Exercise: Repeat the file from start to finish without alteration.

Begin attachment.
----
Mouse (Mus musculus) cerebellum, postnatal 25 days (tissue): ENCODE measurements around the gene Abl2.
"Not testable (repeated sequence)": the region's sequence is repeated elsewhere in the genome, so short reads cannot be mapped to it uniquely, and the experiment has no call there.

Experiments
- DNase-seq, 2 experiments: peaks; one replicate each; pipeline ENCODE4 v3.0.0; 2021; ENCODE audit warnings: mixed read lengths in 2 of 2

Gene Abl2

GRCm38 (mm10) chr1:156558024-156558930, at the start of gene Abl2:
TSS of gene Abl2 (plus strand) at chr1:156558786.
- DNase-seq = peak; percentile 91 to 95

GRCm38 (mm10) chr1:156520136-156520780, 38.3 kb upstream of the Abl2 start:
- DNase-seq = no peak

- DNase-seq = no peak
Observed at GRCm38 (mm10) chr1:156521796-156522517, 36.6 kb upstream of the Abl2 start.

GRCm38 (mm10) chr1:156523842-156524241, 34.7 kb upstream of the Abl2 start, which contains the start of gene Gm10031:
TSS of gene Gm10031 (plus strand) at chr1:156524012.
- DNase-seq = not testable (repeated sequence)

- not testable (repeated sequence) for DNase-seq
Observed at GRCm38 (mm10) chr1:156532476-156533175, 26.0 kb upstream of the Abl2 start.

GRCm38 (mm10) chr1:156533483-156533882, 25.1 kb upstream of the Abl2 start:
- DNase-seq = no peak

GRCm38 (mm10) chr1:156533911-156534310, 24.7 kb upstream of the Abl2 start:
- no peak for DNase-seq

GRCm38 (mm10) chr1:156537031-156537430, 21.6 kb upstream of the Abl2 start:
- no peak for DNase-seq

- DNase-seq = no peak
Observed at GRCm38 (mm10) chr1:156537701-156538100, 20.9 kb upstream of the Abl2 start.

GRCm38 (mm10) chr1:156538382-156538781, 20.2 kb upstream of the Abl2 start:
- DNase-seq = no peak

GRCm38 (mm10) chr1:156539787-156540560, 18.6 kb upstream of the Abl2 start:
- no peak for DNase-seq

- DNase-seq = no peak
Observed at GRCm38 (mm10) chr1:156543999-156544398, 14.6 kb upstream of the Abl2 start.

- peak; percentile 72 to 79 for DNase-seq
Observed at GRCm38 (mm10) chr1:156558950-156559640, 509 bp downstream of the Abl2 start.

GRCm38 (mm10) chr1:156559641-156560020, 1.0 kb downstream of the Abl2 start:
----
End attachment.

Mouse (Mus musculus) cerebellum, postnatal 25 days (tissue): ENCODE measurements around the gene Abl2.
"Not testable (repeated sequence)": the region's sequence is repeated elsewhere in the genome, so short reads cannot be mapped to it uniquely, and the experiment has no call there.

Experiments
- DNase-seq, 2 experiments: peaks; one replicate each; pipeline ENCODE4 v3.0.0; 2021; ENCODE audit warnings: mixed read lengths in 2 of 2

Gene Abl2

GRCm38 (mm10) chr1:156558024-156558930, at the start of gene Abl2:
TSS of gene Abl2 (plus strand) at chr1:156558786.
- DNase-seq = peak; percentile 91 to 95

GRCm38 (mm10) chr1:156520136-156520780, 38.3 kb upstream of the Abl2 start:
- DNase-seq = no peak

- DNase-seq = no peak
Observed at GRCm38 (mm10) chr1:156521796-156522517, 36.6 kb upstream of the Abl2 start.

GRCm38 (mm10) chr1:156523842-156524241, 34.7 kb upstream of the Abl2 start, which contains the start of gene Gm10031:
TSS of gene Gm10031 (plus strand) at chr1:156524012.
- DNase-seq = not testable (repeated sequence)

- not testable (repeated sequence) for DNase-seq
Observed at GRCm38 (mm10) chr1:156532476-156533175, 26.0 kb upstream of the Abl2 start.

GRCm38 (mm10) chr1:156533483-156533882, 25.1 kb upstream of the Abl2 start:
- DNase-seq = no peak

GRCm38 (mm10) chr1:156533911-156534310, 24.7 kb upstream of the Abl2 start:
- no peak for DNase-seq

GRCm38 (mm10) chr1:156537031-156537430, 21.6 kb upstream of the Abl2 start:
- no peak for DNase-seq

- DNase-seq = no peak
Observed at GRCm38 (mm10) chr1:156537701-156538100, 20.9 kb upstream of the Abl2 start.

GRCm38 (mm10) chr1:156538382-156538781, 20.2 kb upstream of the Abl2 start:
- DNase-seq = no peak

GRCm38 (mm10) chr1:156539787-156540560, 18.6 kb upstream of the Abl2 start:
- no peak for DNase-seq

- DNase-seq = no peak
Observed at GRCm38 (mm10) chr1:156543999-156544398, 14.6 kb upstream of the Abl2 start.

- peak; percentile 72 to 79 for DNase-seq
Observed at GRCm38 (mm10) chr1:156558950-156559640, 509 bp downstream of the Abl2 start.

GRCm38 (mm10) chr1:156559641-156560020, 1.0 kb downstream of the Abl2 start: